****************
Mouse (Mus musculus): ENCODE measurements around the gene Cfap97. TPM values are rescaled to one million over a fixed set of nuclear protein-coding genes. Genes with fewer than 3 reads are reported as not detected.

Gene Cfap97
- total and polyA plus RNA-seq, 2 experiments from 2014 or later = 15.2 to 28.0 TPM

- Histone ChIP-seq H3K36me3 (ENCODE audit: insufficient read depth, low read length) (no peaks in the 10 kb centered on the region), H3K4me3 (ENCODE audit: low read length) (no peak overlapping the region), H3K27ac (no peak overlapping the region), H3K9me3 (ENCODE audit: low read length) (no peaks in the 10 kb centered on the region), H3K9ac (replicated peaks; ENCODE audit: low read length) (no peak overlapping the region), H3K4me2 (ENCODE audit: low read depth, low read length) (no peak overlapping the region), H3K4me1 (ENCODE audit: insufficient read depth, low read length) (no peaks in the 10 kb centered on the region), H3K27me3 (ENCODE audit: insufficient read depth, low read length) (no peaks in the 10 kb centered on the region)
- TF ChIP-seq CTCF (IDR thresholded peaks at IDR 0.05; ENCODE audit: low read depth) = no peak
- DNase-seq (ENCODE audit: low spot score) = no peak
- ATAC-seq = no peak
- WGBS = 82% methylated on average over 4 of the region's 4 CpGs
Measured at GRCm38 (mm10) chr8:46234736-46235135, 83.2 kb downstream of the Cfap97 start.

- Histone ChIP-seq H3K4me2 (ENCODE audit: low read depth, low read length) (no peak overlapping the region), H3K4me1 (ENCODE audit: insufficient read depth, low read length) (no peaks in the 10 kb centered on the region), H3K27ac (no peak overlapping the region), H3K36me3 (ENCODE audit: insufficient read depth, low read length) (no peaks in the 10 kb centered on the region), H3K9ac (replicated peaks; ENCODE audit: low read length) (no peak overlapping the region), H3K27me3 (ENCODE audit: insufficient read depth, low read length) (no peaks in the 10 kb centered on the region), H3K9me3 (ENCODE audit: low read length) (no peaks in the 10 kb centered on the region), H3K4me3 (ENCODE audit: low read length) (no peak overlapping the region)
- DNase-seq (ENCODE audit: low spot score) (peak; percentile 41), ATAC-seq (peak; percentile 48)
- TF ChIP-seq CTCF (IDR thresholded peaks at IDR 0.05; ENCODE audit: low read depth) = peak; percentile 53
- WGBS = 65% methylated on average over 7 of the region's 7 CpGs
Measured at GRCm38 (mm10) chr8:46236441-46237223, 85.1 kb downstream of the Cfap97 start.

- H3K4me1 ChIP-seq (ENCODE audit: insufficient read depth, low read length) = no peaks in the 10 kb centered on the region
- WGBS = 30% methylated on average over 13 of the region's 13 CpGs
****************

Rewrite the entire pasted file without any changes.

Mouse (Mus musculus): ENCODE measurements around the gene Cfap97. TPM values are rescaled to one million over a fixed set of nuclear protein-coding genes. Genes with fewer than 3 reads are reported as not detected.

Gene Cfap97
- total and polyA plus RNA-seq, 2 experiments from 2014 or later = 15.2 to 28.0 TPM

- Histone ChIP-seq H3K36me3 (ENCODE audit: insufficient read depth, low read length) (no peaks in the 10 kb centered on the region), H3K4me3 (ENCODE audit: low read length) (no peak overlapping the region), H3K27ac (no peak overlapping the region), H3K9me3 (ENCODE audit: low read length) (no peaks in the 10 kb centered on the region), H3K9ac (replicated peaks; ENCODE audit: low read length) (no peak overlapping the region), H3K4me2 (ENCODE audit: low read depth, low read length) (no peak overlapping the region), H3K4me1 (ENCODE audit: insufficient read depth, low read length) (no peaks in the 10 kb centered on the region), H3K27me3 (ENCODE audit: insufficient read depth, low read length) (no peaks in the 10 kb centered on the region)
- TF ChIP-seq CTCF (IDR thresholded peaks at IDR 0.05; ENCODE audit: low read depth) = no peak
- DNase-seq (ENCODE audit: low spot score) = no peak
- ATAC-seq = no peak
- WGBS = 82% methylated on average over 4 of the region's 4 CpGs
Measured at GRCm38 (mm10) chr8:46234736-46235135, 83.2 kb downstream of the Cfap97 start.

- Histone ChIP-seq H3K4me2 (ENCODE audit: low read depth, low read length) (no peak overlapping the region), H3K4me1 (ENCODE audit: insufficient read depth, low read length) (no peaks in the 10 kb centered on the region), H3K27ac (no peak overlapping the region), H3K36me3 (ENCODE audit: insufficient read depth, low read length) (no peaks in the 10 kb centered on the region), H3K9ac (replicated peaks; ENCODE audit: low read length) (no peak overlapping the region), H3K27me3 (ENCODE audit: insufficient read depth, low read length) (no peaks in the 10 kb centered on the region), H3K9me3 (ENCODE audit: low read length) (no peaks in the 10 kb centered on the region), H3K4me3 (ENCODE audit: low read length) (no peak overlapping the region)
- DNase-seq (ENCODE audit: low spot score) (peak; percentile 41), ATAC-seq (peak; percentile 48)
- TF ChIP-seq CTCF (IDR thresholded peaks at IDR 0.05; ENCODE audit: low read depth) = peak; percentile 53
- WGBS = 65% methylated on average over 7 of the region's 7 CpGs
Measured at GRCm38 (mm10) chr8:46236441-46237223, 85.1 kb downstream of the Cfap97 start.

- H3K4me1 ChIP-seq (ENCODE audit: insufficient read depth, low read length) = no peaks in the 10 kb centered on the region
- WGBS = 30% methylated on average over 13 of the region's 13 CpGs